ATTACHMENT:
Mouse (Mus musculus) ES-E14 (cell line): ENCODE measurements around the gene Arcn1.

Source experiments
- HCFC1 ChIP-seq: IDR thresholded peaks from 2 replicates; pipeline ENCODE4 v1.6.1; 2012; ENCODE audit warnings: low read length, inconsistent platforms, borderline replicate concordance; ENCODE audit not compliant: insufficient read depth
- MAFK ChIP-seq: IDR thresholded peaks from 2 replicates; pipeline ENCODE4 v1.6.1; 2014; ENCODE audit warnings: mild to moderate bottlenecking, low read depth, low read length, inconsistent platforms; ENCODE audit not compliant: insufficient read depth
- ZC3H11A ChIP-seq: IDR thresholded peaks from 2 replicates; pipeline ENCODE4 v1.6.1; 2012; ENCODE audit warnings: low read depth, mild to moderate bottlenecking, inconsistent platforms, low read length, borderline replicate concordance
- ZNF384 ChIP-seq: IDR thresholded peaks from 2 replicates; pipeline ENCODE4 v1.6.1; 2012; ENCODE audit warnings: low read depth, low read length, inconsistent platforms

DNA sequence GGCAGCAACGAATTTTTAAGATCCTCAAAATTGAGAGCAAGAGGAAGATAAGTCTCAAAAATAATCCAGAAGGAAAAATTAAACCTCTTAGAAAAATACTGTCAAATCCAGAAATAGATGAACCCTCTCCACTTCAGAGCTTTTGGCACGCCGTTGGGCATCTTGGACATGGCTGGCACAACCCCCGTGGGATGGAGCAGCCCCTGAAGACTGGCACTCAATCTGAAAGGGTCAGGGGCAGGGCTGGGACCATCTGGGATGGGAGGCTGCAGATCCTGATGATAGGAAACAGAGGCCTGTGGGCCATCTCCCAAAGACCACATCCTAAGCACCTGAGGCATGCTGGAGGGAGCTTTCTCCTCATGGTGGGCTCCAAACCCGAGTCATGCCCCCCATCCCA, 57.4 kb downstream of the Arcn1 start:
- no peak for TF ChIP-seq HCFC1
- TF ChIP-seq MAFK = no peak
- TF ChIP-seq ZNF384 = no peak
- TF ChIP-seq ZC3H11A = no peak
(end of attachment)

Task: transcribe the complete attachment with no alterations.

Mouse (Mus musculus) ES-E14 (cell line): ENCODE measurements around the gene Arcn1.

Source experiments
- HCFC1 ChIP-seq: IDR thresholded peaks from 2 replicates; pipeline ENCODE4 v1.6.1; 2012; ENCODE audit warnings: low read length, inconsistent platforms, borderline replicate concordance; ENCODE audit not compliant: insufficient read depth
- MAFK ChIP-seq: IDR thresholded peaks from 2 replicates; pipeline ENCODE4 v1.6.1; 2014; ENCODE audit warnings: mild to moderate bottlenecking, low read depth, low read length, inconsistent platforms; ENCODE audit not compliant: insufficient read depth
- ZC3H11A ChIP-seq: IDR thresholded peaks from 2 replicates; pipeline ENCODE4 v1.6.1; 2012; ENCODE audit warnings: low read depth, mild to moderate bottlenecking, inconsistent platforms, low read length, borderline replicate concordance
- ZNF384 ChIP-seq: IDR thresholded peaks from 2 replicates; pipeline ENCODE4 v1.6.1; 2012; ENCODE audit warnings: low read depth, low read length, inconsistent platforms

DNA sequence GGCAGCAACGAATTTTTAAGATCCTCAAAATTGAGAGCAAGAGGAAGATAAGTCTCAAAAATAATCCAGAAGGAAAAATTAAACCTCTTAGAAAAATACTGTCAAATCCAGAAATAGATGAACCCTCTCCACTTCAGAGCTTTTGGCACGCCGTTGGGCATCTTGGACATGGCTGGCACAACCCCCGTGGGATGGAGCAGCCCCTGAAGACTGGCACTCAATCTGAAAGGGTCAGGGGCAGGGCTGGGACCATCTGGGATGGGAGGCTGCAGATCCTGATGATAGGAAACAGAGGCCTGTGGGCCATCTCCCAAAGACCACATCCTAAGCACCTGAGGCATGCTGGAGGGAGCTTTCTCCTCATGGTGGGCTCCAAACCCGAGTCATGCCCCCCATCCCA, 57.4 kb downstream of the Arcn1 start:
- no peak for TF ChIP-seq HCFC1
- TF ChIP-seq MAFK = no peak
- TF ChIP-seq ZNF384 = no peak
- TF ChIP-seq ZC3H11A = no peak